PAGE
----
For LDP we use the Laplace mechanism to perturb each measurement (cf. Section 2.3) and specify the sensitivity per sensor as the maximum of all corresponding observed values to create differentially private time series. Figure 4 shows the target classifier accuracy over . Notably, the target classifier test accuracy increases slightly before dropping sharply over . Here, small noise levels are actually positively influencing the target model training and hence also allow the target classifier to better distinguish between different classes. In general, the simple LDP mechanism used within this experiment seems to prevents the target model to infer structural information and in turn limits reconstruction or and meaningful generation of records. Figure 4 presents the MI attack performance. The MI AP decreases to already at the largest and remains close to the baseline for all further .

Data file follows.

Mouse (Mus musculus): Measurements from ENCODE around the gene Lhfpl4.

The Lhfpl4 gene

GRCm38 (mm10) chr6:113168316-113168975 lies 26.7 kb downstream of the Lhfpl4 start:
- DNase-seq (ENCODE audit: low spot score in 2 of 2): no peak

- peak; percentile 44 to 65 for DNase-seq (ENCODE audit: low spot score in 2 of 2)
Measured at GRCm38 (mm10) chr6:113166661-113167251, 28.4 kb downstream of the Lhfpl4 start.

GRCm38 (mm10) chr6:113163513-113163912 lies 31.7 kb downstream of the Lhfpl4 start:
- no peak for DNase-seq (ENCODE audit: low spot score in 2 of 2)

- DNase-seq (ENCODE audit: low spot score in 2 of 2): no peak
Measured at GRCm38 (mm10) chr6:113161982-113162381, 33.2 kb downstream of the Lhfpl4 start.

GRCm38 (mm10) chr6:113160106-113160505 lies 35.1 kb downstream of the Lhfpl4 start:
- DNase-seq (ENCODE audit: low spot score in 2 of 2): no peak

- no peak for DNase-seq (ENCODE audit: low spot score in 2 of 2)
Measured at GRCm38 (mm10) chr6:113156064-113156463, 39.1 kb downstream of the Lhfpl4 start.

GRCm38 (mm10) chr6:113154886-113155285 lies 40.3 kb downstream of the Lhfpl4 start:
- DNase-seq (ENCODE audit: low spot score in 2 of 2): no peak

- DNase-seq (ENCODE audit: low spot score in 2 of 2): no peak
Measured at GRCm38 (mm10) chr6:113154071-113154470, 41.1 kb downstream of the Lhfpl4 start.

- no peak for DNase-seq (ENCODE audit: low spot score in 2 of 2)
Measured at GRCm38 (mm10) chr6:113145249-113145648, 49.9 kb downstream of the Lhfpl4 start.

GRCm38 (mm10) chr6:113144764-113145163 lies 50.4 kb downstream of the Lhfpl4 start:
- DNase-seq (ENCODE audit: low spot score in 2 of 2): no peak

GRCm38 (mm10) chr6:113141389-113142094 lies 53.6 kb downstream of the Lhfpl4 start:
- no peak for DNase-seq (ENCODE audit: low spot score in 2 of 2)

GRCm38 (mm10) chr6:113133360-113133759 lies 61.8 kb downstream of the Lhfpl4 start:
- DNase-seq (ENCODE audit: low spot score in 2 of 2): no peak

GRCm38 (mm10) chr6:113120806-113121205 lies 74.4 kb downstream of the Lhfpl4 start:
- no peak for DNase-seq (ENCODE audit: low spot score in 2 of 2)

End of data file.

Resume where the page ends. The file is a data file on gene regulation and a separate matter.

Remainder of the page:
VAE-LDP test accuracy over is depicted in Figure 4. In comparison to LFW the MS perturbation models do not focus on the essential features of the data and in turn the target classifier cannot benefit from increased perturbation. Due to this the predictions also shift to a majority vote for class and lower the test accuracy significantly. The VAE-LDP MI AP over is illustrated in Figure 4. Note that at (

) an outlier is present where the target model did not learn a continuous latent space and thus the reconstruction of records from

suffered. However, the VAE-LDP results show similar trends as the above LDP results.

6 Discussion

This section discusses the findings of this paper w.r.t. comparing the privacy-accuracy trade-off for differentially private VAE.

LFW CDP.
MS CDP.
LFW LDP.
MS LDP.
LFW VAE-LDP.
MS VAE-LDP.
Figure 5: for CDP, LDP and VAE-LDP, for LFW and MotionSense.

Image data yields higher MI attack performance than time-series data.